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Old 05-17-23, 11:06 AM
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Tesla's software has always been a work in progress. While it's getting better, it's definitely not at the point that you can trust it without paying attention to what is going on around you. I'd be more concerned with the thing driving itself into the side of the Columbus Convention Center (that really happened) than trying to beat a pedestrian across a crosswalk.
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Old 05-17-23, 11:38 AM
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Originally Posted by Kalas
Tesla's software has always been a work in progress. While it's getting better, it's definitely not at the point that you can trust it without paying attention to what is going on around you. I'd be more concerned with the thing driving itself into the side of the Columbus Convention Center (that really happened) than trying to beat a pedestrian across a crosswalk.

I can be concerned with both. I'd guess that sheer repetition is going to make the crosswalk issue the more dangerous one.
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Old 05-17-23, 11:39 AM
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Interesting question--when the AI commits a clear offense like this, who gets the ticket if it's fully driverless?
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Old 05-17-23, 12:07 PM
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You get the ticket. It's your responsibility to make sure the car is driving itself properly at all times. Tesla has a showroom at a mall here and their sales people are very up front about it working most of the time, but you still need to pay attention to what is going on around you because it's not perfect. From the point of objectivity, when it works properly it's not a story so major mistakes are statistically rare, even if it's not hard to find an example of one. Full AI driving without you paying attention has been an upgrade that will be "coming soon" for free with their $15,000 autopilot package (maybe $12k, something like that) since the first time I was in their showroom about 5 years ago.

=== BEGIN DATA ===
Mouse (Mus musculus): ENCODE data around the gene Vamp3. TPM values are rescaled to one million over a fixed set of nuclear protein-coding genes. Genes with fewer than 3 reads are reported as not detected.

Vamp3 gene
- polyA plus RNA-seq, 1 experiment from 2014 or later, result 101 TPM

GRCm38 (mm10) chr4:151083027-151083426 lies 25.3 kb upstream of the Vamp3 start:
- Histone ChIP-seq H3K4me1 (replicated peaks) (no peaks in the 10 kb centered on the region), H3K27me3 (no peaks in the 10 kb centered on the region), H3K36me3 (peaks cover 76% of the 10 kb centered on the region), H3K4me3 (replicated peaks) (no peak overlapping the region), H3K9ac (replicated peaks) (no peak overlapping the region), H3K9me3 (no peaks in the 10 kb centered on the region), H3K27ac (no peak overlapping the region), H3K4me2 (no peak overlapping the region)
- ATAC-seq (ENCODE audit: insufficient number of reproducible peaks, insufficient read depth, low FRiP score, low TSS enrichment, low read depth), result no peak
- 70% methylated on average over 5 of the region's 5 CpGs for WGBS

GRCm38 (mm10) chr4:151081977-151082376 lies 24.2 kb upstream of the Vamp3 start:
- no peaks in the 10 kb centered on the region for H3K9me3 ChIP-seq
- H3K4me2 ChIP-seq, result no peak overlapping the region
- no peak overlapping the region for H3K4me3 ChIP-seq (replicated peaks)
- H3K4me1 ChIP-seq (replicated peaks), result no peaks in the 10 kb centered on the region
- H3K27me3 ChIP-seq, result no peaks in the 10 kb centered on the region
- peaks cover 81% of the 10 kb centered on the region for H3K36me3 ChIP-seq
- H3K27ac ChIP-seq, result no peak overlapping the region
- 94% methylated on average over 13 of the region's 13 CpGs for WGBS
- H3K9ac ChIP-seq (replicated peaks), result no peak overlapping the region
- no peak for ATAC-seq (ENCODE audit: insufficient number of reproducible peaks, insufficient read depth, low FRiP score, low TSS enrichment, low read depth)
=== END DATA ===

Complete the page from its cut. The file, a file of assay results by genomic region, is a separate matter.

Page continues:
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Old 05-17-23, 12:21 PM
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Originally Posted by Kalas
You get the ticket. It's your responsibility to make sure the car is driving itself properly at all times. Tesla has a showroom at a mall here and their sales people are very up front about it working most of the time, but you still need to pay attention to what is going on around you because it's not perfect. From the point of objectivity, when it works properly it's not a story so major mistakes are statistically rare, even if it's not hard to find an example of one. Full AI driving without you paying attention has been an upgrade that will be "coming soon" for free with their $15,000 autopilot package (maybe $12k, something like that) since the first time I was in their showroom about 5 years ago.
What if you're in the back seat?

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Old 05-17-23, 12:38 PM
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Originally Posted by livedarklions
Interesting question--when the AI commits a clear offense like this, who gets the ticket if it's fully driverless?
At the risk of making this political, I'll say that this is something that as is usual for them, our lawmakers will wait to see which direction the most wind is coming from. And even then a multitude of attorneys will get bunches of money for as the laws won't be adequate or will leave many loopholes and unintended consequences.
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Old 05-17-23, 01:05 PM
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Originally Posted by Kalas
From the point of objectivity, when it works properly it's not a story so major mistakes are statistically rare, even if it's not hard to find an example of one.
From the point of objectivity, if the human driver has to override the FSD/Autopilot software decisions or make real time corrections to steering, braking and or acceleration mistakes of the software to avoid "incidents" or worse at any point in the trip, the alleged self-driving system is NOT working safely or properly. Ignoring such software failures to drive safely is one of the biased data gathering tricks used by apologists for such prototypes to arrive at inflated claims of "x" numbers of safely driven miles by the alleged self-driving systems.